This paper contends that Locke's educational writings are more robust in their commitment to autonomy than recent assessments of Locke as a theorist of disciplinary liberalism suggest. While Locke's account of parental power is conflicted, it is mostly compatible with a liberal, child-responsive approach to education. Insofar as Locke develops a pedagogy sensitive to the pupil's temperament and his rights as a child, he articulates a nuanced understanding of autonomy, shown to be a product of the individual's participation in a community of rational beings. Complicating both received understandings of Lockean liberalism as atomistic and newer claims about the dark forces of socialization it unleashes, this paper gleans from Lockean education the potential of a socially embedded subject, who looks both within and without himself to cultivate a posture of considerable critical independence.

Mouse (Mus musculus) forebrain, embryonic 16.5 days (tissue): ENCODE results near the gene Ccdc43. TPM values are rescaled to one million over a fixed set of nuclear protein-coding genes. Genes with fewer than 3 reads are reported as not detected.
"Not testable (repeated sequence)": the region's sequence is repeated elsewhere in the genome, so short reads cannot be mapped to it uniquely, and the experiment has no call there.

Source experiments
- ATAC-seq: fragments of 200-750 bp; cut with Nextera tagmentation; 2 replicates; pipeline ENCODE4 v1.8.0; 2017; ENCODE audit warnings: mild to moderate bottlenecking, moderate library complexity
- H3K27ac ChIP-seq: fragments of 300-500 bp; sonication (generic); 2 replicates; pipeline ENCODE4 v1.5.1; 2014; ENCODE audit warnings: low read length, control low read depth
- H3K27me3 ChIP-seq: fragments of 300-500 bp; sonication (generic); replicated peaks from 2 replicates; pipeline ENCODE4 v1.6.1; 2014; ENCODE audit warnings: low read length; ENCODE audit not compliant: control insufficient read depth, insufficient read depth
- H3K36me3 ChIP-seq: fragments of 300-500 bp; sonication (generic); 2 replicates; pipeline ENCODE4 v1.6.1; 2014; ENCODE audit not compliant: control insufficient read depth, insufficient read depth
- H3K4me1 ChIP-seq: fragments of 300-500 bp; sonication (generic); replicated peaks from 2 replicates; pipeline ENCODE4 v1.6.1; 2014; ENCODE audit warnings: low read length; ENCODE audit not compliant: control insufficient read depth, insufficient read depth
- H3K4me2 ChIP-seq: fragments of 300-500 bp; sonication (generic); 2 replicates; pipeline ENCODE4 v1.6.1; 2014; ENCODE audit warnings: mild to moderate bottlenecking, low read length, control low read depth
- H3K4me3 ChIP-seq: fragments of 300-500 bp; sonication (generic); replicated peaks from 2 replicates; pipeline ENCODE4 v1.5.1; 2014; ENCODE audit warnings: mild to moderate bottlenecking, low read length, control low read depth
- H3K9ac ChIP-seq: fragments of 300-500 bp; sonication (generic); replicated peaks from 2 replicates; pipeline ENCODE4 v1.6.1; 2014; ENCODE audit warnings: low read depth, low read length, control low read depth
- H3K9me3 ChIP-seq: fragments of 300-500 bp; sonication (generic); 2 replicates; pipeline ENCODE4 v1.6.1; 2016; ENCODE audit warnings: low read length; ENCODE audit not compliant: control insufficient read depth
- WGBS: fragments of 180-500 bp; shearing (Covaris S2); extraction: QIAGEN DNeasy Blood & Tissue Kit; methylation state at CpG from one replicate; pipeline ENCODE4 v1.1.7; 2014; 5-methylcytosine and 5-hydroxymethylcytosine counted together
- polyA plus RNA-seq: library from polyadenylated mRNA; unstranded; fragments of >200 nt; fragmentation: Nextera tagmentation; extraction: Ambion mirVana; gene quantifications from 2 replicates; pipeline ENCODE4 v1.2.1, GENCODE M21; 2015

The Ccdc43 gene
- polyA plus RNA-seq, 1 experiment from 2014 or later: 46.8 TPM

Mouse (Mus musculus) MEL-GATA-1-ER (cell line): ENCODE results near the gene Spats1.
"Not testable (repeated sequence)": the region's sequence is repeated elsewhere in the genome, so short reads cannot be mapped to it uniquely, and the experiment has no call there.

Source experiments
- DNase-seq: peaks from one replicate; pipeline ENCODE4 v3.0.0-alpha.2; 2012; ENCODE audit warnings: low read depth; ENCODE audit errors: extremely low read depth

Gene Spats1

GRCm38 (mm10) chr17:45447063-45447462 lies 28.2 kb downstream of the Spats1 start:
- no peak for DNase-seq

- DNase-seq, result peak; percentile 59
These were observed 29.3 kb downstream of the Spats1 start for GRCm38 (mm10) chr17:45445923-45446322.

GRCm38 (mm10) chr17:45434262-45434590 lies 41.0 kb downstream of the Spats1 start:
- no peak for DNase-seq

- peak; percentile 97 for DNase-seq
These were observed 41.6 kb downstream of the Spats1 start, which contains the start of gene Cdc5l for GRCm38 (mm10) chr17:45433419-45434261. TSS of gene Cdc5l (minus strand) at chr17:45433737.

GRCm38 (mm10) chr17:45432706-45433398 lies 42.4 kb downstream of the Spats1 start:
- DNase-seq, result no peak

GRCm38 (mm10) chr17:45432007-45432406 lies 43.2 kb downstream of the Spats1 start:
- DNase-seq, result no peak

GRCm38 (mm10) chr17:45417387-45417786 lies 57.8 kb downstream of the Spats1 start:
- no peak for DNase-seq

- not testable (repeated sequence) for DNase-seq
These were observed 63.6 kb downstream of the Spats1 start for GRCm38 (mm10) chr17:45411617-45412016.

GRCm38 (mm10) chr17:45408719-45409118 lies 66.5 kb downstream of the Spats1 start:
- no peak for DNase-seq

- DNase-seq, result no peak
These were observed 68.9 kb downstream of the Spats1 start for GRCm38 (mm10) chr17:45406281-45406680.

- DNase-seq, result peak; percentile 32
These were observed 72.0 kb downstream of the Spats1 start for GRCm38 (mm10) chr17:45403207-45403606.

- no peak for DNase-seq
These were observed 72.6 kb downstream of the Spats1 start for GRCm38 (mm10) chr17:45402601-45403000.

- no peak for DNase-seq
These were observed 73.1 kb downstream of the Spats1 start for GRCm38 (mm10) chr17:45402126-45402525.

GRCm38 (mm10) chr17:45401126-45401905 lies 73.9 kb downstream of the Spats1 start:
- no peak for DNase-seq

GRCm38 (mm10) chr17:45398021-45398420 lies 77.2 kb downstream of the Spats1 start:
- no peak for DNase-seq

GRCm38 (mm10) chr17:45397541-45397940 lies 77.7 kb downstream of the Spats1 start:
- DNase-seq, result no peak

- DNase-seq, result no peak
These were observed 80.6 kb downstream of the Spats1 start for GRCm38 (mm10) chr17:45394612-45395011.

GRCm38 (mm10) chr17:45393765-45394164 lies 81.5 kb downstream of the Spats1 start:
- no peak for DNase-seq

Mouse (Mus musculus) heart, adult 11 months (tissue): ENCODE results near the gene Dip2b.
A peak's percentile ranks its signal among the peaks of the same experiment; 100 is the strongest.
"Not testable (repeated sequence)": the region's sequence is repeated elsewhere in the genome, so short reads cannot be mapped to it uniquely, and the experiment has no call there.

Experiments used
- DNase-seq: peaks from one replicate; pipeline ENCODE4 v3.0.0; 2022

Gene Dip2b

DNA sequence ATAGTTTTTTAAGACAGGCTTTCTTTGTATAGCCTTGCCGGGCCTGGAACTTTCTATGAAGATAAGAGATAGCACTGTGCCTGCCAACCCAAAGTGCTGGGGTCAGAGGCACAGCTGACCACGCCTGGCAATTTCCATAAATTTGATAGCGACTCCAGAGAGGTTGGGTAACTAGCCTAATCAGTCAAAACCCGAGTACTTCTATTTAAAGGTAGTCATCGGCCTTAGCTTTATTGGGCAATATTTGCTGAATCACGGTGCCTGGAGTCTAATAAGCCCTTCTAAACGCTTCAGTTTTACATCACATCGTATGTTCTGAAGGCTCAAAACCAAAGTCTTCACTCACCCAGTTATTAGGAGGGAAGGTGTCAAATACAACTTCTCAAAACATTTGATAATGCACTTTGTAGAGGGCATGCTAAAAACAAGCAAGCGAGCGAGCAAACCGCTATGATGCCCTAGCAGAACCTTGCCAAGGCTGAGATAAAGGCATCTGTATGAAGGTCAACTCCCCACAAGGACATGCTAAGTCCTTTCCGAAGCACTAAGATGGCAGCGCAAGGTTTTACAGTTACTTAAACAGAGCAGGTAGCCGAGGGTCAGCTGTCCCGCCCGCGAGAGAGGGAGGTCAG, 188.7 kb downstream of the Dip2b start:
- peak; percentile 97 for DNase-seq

ASJC Scopus subject areas
- Sociology and Political Science
- Political Science and International Relations